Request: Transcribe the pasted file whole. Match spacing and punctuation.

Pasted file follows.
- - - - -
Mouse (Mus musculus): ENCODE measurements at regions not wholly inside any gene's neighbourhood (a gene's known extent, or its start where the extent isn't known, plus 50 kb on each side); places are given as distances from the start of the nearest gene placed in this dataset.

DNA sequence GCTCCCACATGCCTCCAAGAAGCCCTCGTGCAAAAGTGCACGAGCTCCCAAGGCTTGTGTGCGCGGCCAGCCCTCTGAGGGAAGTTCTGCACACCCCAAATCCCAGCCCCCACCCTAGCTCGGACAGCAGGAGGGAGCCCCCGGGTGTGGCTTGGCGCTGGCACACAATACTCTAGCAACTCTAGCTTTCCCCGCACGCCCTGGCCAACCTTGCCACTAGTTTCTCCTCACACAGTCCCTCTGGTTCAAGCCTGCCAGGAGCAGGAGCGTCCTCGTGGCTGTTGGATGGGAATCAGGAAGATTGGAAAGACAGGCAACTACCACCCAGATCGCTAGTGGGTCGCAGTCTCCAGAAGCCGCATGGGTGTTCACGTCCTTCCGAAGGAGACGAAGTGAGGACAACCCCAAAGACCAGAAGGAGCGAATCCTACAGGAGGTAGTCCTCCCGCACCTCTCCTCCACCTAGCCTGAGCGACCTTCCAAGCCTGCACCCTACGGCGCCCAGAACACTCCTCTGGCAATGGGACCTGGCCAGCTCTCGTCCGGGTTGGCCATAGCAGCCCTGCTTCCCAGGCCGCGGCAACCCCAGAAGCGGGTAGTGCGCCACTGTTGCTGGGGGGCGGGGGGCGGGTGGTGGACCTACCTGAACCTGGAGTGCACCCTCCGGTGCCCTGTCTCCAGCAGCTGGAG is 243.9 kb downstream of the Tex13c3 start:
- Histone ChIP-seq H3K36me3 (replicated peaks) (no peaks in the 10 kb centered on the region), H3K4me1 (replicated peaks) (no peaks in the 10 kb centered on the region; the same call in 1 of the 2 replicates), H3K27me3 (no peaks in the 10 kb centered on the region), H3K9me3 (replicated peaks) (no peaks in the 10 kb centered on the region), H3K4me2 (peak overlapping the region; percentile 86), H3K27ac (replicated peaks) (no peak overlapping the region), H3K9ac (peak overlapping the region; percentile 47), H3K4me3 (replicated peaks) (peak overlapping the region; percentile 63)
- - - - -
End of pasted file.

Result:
Mouse (Mus musculus): ENCODE measurements at regions not wholly inside any gene's neighbourhood (a gene's known extent, or its start where the extent isn't known, plus 50 kb on each side); places are given as distances from the start of the nearest gene placed in this dataset.

DNA sequence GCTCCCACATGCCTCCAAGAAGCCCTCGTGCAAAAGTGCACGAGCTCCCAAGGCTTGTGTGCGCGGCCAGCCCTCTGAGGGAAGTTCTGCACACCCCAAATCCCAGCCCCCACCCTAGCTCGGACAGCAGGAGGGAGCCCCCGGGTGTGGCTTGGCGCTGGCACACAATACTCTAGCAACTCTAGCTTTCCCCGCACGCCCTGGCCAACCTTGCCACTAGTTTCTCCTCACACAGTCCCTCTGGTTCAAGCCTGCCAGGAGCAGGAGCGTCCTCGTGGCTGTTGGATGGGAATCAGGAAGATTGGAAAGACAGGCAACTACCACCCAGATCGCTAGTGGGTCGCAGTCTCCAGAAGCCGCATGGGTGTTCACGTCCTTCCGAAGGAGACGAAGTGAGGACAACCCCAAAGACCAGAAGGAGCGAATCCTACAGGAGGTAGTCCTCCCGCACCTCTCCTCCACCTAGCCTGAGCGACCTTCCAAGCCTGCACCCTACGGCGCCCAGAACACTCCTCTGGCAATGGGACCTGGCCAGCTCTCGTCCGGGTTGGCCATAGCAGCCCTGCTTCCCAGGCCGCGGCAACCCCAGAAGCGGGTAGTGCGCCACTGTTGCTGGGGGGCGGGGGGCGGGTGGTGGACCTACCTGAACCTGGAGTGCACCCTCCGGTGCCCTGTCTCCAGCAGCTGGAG is 243.9 kb downstream of the Tex13c3 start:
- Histone ChIP-seq H3K36me3 (replicated peaks) (no peaks in the 10 kb centered on the region), H3K4me1 (replicated peaks) (no peaks in the 10 kb centered on the region; the same call in 1 of the 2 replicates), H3K27me3 (no peaks in the 10 kb centered on the region), H3K9me3 (replicated peaks) (no peaks in the 10 kb centered on the region), H3K4me2 (peak overlapping the region; percentile 86), H3K27ac (replicated peaks) (no peak overlapping the region), H3K9ac (peak overlapping the region; percentile 47), H3K4me3 (replicated peaks) (peak overlapping the region; percentile 63)